Figure 1: (Color online) (a) The initial domain patterns of the density difference with for , , and . Domain walls are represented by green regions with lower values of . (b) The maximum domain of (a) is represented by a red (blue) region for the first (second) component. The maximum domain is defined as a domain with the largest area in each component in the numerical box without taking the periodic boundary condition into account.

ii.2 Characteristic scales

Figure 1(a) shows the characteristic domain patterns emerging during the early stages of the time development for different values of obtained by numerically solving the GP equations derived from the Lagrangian (1). We imposed the periodic boundary conditions in our numerical simulations for the sake of computational convenience. The initial state for the numerical computation is the fully miscible state with with a system size . In our simulation, the dynamic instability is triggered by initially introducing a random fluctuation with a small amplitude . For a strong instability, the initial domain pattern emerging in the early stages is characterized by the wave number of the Bogoliubov mode with the maximum imaginary part in the dispersion 2008Pethick ().

For the case of , we have and with and . Then, the instability is characterized by the length and time as follows:


In fact, we found that the domain patterns become clear around with the mean interwall distance [see examples in Fig. 1(a)]. Here, is computed by numerically integrating the total length


of the domain-wall line, defined by . Our numerical simulations were done with a square computational mesh. The domain-wall line of is defined as a collection of sides between neighboring meshes with and . A saddle point, an intersection of the lines in the mesh space, occasionally occurs when two domain walls are close to each other. We calculated the average value of around the saddle point and then regard the point with () as a point occupied by the first (second) component connecting the diagonal domains with (). For , obeys a characteristic power law, which is typical behavior in the kink formation dynamics observed in similar systems 2012Takeuchi (); 2013Kudo (); 2013Karl (); 2014Hofmann (); however, this is not the main topic of our work.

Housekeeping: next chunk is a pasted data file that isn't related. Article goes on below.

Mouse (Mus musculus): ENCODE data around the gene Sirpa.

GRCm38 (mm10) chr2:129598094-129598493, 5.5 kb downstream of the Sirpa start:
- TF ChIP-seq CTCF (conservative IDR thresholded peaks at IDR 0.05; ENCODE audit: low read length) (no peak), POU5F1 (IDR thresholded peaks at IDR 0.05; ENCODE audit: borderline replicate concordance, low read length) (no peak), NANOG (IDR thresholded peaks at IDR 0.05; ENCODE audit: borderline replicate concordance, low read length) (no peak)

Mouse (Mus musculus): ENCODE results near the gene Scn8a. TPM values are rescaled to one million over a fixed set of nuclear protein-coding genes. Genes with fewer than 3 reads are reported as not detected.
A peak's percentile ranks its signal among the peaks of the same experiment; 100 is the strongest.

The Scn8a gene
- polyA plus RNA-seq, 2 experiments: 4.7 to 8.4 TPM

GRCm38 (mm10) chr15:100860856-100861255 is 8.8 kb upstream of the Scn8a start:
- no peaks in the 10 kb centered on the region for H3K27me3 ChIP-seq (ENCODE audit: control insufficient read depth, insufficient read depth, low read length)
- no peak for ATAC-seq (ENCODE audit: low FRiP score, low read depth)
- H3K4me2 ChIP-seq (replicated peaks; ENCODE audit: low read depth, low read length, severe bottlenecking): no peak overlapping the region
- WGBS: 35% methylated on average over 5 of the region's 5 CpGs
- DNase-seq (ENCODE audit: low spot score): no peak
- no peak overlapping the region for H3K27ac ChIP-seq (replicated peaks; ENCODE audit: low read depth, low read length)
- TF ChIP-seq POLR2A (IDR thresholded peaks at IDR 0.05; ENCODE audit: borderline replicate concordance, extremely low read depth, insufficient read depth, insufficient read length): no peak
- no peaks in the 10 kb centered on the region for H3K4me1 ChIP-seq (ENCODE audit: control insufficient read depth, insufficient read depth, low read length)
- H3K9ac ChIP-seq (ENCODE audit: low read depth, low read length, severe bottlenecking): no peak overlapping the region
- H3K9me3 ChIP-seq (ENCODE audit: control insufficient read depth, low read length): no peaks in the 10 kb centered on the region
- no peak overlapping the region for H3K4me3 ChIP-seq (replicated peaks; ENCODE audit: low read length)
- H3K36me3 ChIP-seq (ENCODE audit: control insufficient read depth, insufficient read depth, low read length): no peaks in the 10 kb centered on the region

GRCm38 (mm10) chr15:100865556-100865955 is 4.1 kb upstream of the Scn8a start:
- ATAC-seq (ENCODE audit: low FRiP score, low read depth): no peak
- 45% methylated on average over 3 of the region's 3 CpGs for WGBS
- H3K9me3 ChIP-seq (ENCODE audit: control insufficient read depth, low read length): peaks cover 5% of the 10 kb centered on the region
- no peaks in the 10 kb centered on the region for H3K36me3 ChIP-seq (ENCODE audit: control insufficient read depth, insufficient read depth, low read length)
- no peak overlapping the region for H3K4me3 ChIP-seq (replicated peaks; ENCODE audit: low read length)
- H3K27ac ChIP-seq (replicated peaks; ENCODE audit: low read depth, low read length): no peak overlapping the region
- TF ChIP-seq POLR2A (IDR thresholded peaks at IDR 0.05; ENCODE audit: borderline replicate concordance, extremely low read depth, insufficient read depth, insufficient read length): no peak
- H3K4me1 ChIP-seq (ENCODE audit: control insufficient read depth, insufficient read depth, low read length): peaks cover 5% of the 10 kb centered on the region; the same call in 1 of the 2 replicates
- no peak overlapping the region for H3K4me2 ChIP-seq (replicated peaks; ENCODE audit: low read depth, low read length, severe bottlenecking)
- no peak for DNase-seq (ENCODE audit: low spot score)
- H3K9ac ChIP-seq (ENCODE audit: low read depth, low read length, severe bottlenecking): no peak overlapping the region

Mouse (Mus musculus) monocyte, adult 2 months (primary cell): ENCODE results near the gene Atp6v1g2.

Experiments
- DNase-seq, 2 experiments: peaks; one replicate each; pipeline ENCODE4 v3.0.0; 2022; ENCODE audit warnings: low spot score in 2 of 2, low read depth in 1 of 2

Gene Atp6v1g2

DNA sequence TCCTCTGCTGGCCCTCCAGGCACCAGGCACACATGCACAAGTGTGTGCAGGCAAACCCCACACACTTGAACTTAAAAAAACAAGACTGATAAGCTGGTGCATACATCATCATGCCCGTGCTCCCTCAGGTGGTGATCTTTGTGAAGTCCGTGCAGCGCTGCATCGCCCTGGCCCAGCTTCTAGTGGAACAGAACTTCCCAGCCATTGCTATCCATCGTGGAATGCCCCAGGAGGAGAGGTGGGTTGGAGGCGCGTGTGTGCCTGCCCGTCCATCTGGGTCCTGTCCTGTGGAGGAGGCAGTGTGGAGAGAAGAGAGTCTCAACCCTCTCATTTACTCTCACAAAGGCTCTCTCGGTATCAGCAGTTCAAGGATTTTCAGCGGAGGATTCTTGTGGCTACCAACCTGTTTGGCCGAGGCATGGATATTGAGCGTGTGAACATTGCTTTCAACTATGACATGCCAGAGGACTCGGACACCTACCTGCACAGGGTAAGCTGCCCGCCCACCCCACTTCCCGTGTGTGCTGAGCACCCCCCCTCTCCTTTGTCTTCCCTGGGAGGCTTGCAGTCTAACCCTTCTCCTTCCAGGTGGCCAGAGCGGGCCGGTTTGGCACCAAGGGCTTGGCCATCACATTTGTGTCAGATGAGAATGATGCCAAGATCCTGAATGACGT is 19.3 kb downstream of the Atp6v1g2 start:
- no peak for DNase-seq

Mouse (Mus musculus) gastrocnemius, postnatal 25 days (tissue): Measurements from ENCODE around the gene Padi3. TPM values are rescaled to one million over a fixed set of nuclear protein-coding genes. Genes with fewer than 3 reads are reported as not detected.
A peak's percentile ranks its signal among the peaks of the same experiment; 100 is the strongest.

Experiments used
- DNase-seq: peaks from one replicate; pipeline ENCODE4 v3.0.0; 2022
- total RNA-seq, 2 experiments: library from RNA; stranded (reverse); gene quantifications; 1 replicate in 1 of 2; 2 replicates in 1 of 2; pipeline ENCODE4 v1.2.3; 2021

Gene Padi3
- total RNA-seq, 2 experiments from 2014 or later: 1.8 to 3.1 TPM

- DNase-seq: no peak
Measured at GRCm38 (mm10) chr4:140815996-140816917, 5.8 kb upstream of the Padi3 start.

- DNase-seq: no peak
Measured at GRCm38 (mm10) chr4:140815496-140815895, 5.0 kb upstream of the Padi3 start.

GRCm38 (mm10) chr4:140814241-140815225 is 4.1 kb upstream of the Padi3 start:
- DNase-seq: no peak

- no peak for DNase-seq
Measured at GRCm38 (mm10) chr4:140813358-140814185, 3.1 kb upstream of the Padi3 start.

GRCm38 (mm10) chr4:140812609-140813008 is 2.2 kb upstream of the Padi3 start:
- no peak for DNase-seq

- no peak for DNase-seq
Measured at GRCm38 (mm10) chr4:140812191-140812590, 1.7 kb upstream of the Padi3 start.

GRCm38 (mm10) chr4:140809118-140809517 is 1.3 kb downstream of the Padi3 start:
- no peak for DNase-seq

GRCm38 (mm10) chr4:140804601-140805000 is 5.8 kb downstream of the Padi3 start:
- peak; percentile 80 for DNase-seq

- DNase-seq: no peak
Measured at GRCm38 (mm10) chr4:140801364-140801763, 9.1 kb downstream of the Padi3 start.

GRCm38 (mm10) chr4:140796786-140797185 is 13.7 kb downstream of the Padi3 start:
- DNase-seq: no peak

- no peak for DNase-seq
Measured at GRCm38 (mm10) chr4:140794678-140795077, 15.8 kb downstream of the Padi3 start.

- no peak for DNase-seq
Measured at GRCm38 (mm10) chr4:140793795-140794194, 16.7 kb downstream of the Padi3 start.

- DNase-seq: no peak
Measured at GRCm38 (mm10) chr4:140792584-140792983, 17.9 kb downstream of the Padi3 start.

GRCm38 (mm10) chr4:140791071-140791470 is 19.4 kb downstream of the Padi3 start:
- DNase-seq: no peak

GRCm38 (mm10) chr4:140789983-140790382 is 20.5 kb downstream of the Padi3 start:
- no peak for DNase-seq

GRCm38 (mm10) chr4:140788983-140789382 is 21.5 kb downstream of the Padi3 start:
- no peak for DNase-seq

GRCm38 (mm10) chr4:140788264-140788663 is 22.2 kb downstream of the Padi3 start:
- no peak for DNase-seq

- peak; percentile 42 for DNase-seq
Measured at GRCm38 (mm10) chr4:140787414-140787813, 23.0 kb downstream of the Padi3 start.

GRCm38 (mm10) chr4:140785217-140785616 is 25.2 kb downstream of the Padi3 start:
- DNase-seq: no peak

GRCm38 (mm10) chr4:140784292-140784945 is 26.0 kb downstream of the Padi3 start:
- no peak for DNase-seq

ii.3 A relic wall between the maximum domains

Here, we mention the main target—open domain walls that do not form closed loops. We are interested in long-range open walls, which are distributed across the system. A long-range open wall is realized as the interface between the two domains, both of which simultaneously span the system in the same direction, i.e., from to (or from to ). Then, the open wall between the spanning domains is directed to the () direction. We call such an open domain wall a directed open wall, and other open walls are referred to as nondirected open walls. A directed open wall is deformed into a straight wall owing to some dissipative mechanism, which smooths the domain-wall lines. To study the dynamics of such an open wall is important since it could survive for long times and thus influences later development of the phase-transition dynamics. Closed walls shrink and subsequently vanish. A closed wall can be stabilized around a so-called coreless vortex, in which a component is trapped by the core of a quantized vortex in the other component. The core size of such a vortex is on the order of the thickness of a domain wall, and we found that not so many vortices appear in our system. Thus, the effect is not important to our analysis.

A long-range open wall exists as an interface between the two domains, whose area is the largest in each component. In our dynamical system, evaluation of the survival of open domain walls is not straightforward. A directed open wall can be transformed into a nondirected open wall after a few reconnections of the wall with other short walls. An example of such a nondirected wall is demonstrated in Fig. 1(b) for , where the wall sandwiched between the maximum domains runs from to . Conversely, it is easy to create a directed wall from such a long nondirected wall. Thus, an open wall sandwiched between the maximum domains has the potential to survive as “a relic” of the transition. We call such a long-range wall the relic wall. We will evaluate the possibility of a relic wall in connection with the statistical properties of the maximum domains. SP theory 1994Stauffer () is useful to the evaluation.

ii.4 Percolation probability

To demonstrate the direct relation of our system with the percolation problem, we computed the ensemble average of the area of the maximum domain. In SP theory [20], a percolation problem is analyzed by calculating the area of the maximum cluster divided by the system area (see also the Appendix). Then, our percolation problem is analyzed by the quantity